I have been asking myself recently why are bandannas always done in solid color? Why not do a pattern?
Living in Japan, I am always aware of the Japanese solution to the western alternative. In this case I looked to tenugui for inspiration. Tenugui is the Japanese equivalent to the American bandanna. Often made of similar fabric but printed traditionally with paper stencils, or shibori tie dye. Tenugui is often worn by sushi chefs, yaki tori grill pros and just about anyone sweating for their money.
Japanese patterns are plentiful and often ignored by western fashion. I was struck by the kanako pattern found on kimono in the Edo period of Japan. Typically considered Japans golden era of art, culture, and design. Kanako was traditionally made by stitched tie dye. Creating a sort of diamond pattern with each diamond having a single eye.
Conscripting the services of Yurika Shikai, we pieced art from the One Ear Brand sticker, and started to piece this design together. We (mostly she) crammed this bandanna full of beautiful detail. There is a secret buried in the design that may or may not make sense. A bandanna for the “eejyanaika- minded”.
The Eejyanaika naming is also fundamentally apart of the bandanna design but also the One Ear Brand ethos. “Fuck it, who cares”; my personal mantra for life. Eejyanaika was a movement that started at the end of the Edo period and ended at the beginning of the Meiji period. It was a transition that set Japan on a new course of Western cultural adaptations and new era of industrialization. Within a single (y)ear the country had a sudden uprising of rebellion from commoners against the imperial family. Its often diluted down to a year of celebration and carnivals. It was much more than that. Inspired greatly by block prints with content containing eejyanaika dancing, and carnival scenes we created our own dancing cult member, and dancing cats.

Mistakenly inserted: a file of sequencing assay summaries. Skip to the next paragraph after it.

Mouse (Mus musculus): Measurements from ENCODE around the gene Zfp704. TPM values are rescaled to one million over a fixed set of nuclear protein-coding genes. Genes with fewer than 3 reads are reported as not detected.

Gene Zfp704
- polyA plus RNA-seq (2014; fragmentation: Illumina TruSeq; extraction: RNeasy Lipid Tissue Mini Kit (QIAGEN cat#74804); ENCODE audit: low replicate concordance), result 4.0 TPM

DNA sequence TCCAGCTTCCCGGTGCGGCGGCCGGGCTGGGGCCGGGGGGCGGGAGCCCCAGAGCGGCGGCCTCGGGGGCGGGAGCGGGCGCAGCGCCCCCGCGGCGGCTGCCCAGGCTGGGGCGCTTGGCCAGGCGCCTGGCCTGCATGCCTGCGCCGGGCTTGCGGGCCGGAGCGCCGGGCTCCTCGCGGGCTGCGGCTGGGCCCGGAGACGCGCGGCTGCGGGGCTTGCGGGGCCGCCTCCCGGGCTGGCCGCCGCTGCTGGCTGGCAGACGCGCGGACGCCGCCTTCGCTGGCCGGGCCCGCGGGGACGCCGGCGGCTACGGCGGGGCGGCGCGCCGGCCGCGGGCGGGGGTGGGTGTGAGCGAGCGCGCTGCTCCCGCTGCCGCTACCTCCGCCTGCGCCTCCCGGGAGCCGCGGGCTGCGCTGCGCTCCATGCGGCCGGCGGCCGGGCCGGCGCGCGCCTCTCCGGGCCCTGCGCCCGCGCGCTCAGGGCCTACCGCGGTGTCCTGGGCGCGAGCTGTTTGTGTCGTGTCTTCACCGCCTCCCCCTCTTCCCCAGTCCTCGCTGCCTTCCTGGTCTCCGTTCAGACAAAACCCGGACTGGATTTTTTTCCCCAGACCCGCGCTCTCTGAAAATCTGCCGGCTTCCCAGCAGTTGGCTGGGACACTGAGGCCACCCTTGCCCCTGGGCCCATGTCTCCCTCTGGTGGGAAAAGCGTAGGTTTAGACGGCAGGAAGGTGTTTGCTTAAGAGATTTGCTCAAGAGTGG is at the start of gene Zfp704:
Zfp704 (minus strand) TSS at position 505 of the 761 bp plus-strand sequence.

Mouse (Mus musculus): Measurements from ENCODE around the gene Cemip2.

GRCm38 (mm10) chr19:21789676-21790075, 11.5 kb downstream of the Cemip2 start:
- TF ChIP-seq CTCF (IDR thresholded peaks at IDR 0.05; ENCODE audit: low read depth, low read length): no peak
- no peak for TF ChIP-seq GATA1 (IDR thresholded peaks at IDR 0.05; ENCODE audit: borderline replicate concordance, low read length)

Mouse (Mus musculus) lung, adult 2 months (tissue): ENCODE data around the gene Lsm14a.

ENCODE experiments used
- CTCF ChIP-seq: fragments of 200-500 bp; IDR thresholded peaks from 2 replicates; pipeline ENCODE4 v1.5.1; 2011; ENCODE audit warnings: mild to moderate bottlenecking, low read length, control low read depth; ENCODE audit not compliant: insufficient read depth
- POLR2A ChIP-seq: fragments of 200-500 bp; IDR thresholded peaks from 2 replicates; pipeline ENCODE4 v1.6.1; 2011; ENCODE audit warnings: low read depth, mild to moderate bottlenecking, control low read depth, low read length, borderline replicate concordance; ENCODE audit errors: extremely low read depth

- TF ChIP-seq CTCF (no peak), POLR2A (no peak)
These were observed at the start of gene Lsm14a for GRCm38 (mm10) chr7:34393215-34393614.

Influenced not only by traditional Japanese designs but also a open wave of rebellion I felt this bandanna is a token of that feeling, similar to how I feel about how 2020 has turned out. This bandanna is a piece that isn’t a political statement, but a personal statement of how tradition and culture can be woven and printed into new and beautiful things. That the rules set by others can be bent and broken to suit new needs, but should be regarded or respected. That culture isn’t defined and owned by individuals, its content that should be reused and recycled with respect. We have broke with the tradition of bandannas having solid colors by injecting a pattern into the fill.
“We don’t have a theology, we don’t have an ideology… We Dance!”